Reeese Forbes was saying he had a vivid memory of you skating contests during that time and doing absolutely everything switch. Like rolling in on a vert roll in switch and switch backside flipping the pyramid.
Yeah. That was all from skating the hills switch. I could do all those big roll-ins. I had already pushed myself to practice it. Also it let me hit certain obstacles in ways you could only do if you rolled in that way.   

Sean’s Mouse part that ends with the first straight on rail 50 (1996).

Biggest check from your DVS shoe? Where those pretty big at that point?
Yeah. They were. I got one for fifty grand.

Jesus. Was that kind of the peak financially for you?
Yeah. But we did really well with the boards on Plan B as well. That was awesome too.

Best memory of Keenan (Milton)?
I did this Matix/DVS tour with him in Australia. He switch crooked grinded that 7-8 stair rail into the square in front of the train station (Melbourne Gold Rail). Everyone was there. It was all granite. And he was really put to the test. It was that nice round rail. He did the switch backside shove it too. It was just beautiful. He had so much finesse. Just one radical memory I have.

Where did you get that blue wig?
(Laughs) It was at a club in San Diego. Mathias Ringström’s girlfriend at the time gave it to me. Yeah. I kept it for some time.

Did it get pretty rugged? Did you wash it?
(Laughs) No. It never got that bad. I think the longest I wore it was for that Vancouver contest.

Reese mentioned that too. He had a vivid memory of you rolling in switch on that roll in with the blue wig on.
Yeah. It was pretty crazy.

The near all switch period from the Girl shared part in The Chocolate Tour (1999).

When did you start to distance yourself from skating?
I had hurt my knee not to long after that. I wasn’t really able to focus. Alcohol and drugs kind of took over at that point. I lost my schedule. It went from partying on the weekends to partying every night all week, then just to drinking all week without skating. I would party before and just skate every day. I really didn’t foresee my alcoholism. Now I understand that I had an addiction that I couldn’t see. I was always able to rely on my skating so I never faced it. I think the knee injury was actually a blessing because it allowed me to understand that.

When did you get it together and finally get sober?
A couple of times in jail. When I was locked up I couldn’t drink or use drugs. They have drugs in prison and they make their own alcohol—but it’s usually gangs that run that. I was never a part of any gangs in there or got forced into it. I was kind of known as a skateboarder in prison too. A lot of people had kids that skated or skated themselves, so I didn’t have too much of a hard time.

How long were you in there?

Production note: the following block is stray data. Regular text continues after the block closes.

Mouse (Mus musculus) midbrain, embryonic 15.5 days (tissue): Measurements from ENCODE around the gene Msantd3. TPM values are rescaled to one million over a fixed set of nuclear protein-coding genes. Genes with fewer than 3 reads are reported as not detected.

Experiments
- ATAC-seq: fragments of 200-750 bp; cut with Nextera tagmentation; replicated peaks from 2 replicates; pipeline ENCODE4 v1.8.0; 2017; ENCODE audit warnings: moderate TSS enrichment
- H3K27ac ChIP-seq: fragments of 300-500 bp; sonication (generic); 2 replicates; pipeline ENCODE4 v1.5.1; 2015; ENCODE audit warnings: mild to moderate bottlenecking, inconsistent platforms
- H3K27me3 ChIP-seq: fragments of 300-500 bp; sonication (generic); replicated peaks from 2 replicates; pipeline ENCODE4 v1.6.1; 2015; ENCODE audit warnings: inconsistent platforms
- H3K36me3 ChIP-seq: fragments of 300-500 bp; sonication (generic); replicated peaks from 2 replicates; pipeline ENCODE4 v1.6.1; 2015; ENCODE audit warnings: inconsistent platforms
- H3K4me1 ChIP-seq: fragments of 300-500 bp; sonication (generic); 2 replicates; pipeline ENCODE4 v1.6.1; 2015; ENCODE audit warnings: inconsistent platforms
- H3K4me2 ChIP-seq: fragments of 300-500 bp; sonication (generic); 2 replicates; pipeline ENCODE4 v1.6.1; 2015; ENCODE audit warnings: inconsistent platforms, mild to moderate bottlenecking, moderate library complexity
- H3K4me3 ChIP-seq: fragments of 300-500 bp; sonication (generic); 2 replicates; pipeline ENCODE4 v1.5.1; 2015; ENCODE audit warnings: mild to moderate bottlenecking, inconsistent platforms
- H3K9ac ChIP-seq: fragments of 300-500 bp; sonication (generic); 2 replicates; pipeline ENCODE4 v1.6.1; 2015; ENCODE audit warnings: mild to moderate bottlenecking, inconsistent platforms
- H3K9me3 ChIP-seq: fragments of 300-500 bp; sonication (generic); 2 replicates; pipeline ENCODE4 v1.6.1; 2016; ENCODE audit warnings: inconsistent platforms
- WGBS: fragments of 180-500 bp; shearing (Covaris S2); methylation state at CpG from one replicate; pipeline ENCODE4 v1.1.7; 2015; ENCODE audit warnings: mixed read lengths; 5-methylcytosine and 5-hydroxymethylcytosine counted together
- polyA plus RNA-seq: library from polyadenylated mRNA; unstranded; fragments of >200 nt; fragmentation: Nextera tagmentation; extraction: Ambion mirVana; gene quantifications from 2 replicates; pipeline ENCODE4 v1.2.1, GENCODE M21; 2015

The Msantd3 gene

I did about three sentences in County, which were like four months, six months, and a seven-month stretch. Then one time I did a twenty-month sentence straight through were I did nine months in county and eleven months in Federal penitentiary.

The dudes knew who Sean Sheffey was?
For the most part (Laughs). Some of the guards did too. That helped a lot and it kept me out of trouble. So I got to stay sober in there and just train and run a lot. I knew then that if I was given the chance, I could do that on the outside. A day or two after I got out Jake (Brown) picked me up and just told me straight up, “We want to work with you. We want to get you back into skateboarding. But you can’t touch drugs or alcohol. This can become your life again.” I set out to do that and that’s where I’m at now. When I went in Bill (Weiss) was sending me boards and packages and taking care of me while I was on the streets. Rodney (Mullen) was always there for me too before I went in; just telling me, “Hey man, just keep it together. Let’s work this out.” I started getting packages and skating non-stop. And before I knew it, I had a board out again. That feeling, I can’t even tell you. When I saw the board. It just feels so good man.

Almost 20 years later Sean ollies his son Julien again for his Blind welcome back ad. 2011.

Are you skating full force now? I heard you were learning new tricks? Working at Black Box and just ripping from what I hear.
Yeah. Every day man! I get to skate every day. Right now it’s going on 16-17 months of skating every single day. Since I started working here, we have the training facility and the outside stuff too. I’ve been able to film a bunch of stuff. Being on Blind, and seeing the talent of my teammates pushes me to skate that much harder. I just learned switch front feebles on the round bar. Kickflip to frontside and backside tails. I learned switch back tailslide kickflips.

That’s so rad.
Last week I did my first kickflip crooked grind on like a regulation marble bench in the park. Real steady and good. I’m still excited about that.

Have you skated with Ron Allen since you got back on it?
I saw him down here at one of the tradeshows.

He put out some footage recently and he’s still ripping at like 50.
He’s living as young and as healthy as ever. He’s always awesome.

How do you feel looking back on it all? That’s a pretty adventurous story.
I wouldn’t change a thing. I really wouldn’t. I experienced that life. I don’t have a taste or desire to go back to it. But I learned a lot from it. It was exciting. I got to travel the world and skate and meet amazing people. I look forward to doing it again, only this time with a clear head. Teach the kids and up-and-coming rippers how they can do it right hopefully. But thanks for doing this. You stoked me out. Good memories Mackenzie.

You stoked me out Sean.
Peace.